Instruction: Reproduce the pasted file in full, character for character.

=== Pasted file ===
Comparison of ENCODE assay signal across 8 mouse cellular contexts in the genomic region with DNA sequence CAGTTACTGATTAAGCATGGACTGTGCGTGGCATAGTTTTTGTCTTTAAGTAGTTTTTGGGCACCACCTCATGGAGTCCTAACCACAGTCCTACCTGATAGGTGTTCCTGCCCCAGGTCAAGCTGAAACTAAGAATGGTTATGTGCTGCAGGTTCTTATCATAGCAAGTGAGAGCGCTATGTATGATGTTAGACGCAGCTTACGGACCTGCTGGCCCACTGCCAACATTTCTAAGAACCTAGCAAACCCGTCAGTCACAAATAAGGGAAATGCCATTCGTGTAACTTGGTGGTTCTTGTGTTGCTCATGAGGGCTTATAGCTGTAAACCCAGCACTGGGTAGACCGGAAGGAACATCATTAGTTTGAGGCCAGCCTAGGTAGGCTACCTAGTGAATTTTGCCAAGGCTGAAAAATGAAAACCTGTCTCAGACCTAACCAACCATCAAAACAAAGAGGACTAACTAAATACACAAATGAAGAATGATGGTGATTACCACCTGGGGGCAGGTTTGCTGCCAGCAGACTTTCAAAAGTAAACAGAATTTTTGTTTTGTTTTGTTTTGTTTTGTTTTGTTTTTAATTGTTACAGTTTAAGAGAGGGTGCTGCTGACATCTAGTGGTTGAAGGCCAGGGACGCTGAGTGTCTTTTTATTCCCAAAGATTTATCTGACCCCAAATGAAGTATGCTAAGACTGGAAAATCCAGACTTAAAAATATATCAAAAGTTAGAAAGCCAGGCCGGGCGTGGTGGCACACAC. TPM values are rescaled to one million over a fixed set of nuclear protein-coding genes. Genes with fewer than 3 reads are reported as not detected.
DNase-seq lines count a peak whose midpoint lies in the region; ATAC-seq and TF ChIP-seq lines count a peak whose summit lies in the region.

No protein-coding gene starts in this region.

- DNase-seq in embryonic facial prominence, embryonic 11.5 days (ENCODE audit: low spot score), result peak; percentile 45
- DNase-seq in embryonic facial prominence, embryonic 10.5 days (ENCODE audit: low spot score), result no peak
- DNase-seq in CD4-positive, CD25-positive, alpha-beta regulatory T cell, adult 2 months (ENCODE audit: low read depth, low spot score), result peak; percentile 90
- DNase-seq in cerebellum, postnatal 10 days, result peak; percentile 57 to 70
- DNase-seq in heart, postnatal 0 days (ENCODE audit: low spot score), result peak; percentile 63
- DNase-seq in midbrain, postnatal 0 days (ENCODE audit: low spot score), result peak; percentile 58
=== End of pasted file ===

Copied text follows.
Comparison of ENCODE assay signal across 8 mouse cellular contexts in the genomic region with DNA sequence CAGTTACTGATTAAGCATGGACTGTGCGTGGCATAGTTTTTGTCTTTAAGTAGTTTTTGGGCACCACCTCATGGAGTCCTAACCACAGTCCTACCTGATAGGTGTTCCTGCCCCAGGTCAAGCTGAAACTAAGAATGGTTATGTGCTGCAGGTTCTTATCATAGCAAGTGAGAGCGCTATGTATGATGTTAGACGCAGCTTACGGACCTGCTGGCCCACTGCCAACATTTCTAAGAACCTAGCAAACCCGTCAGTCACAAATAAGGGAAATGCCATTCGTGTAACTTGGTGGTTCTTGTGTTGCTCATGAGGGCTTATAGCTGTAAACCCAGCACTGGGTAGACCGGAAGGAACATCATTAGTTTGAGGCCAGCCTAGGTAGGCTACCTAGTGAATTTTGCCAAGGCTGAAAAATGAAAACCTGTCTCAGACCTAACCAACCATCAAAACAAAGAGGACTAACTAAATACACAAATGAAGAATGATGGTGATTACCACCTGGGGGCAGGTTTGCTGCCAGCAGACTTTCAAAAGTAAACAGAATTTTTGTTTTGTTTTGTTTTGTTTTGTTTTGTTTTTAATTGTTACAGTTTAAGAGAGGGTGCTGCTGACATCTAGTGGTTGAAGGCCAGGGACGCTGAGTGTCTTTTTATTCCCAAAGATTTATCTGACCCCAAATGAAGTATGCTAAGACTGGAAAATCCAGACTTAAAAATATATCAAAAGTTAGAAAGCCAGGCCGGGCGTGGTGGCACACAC. TPM values are rescaled to one million over a fixed set of nuclear protein-coding genes. Genes with fewer than 3 reads are reported as not detected.
DNase-seq lines count a peak whose midpoint lies in the region; ATAC-seq and TF ChIP-seq lines count a peak whose summit lies in the region.

No protein-coding gene starts in this region.

- DNase-seq in embryonic facial prominence, embryonic 11.5 days (ENCODE audit: low spot score), result peak; percentile 45
- DNase-seq in embryonic facial prominence, embryonic 10.5 days (ENCODE audit: low spot score), result no peak
- DNase-seq in CD4-positive, CD25-positive, alpha-beta regulatory T cell, adult 2 months (ENCODE audit: low read depth, low spot score), result peak; percentile 90
- DNase-seq in cerebellum, postnatal 10 days, result peak; percentile 57 to 70
- DNase-seq in heart, postnatal 0 days (ENCODE audit: low spot score), result peak; percentile 63
- DNase-seq in midbrain, postnatal 0 days (ENCODE audit: low spot score), result peak; percentile 58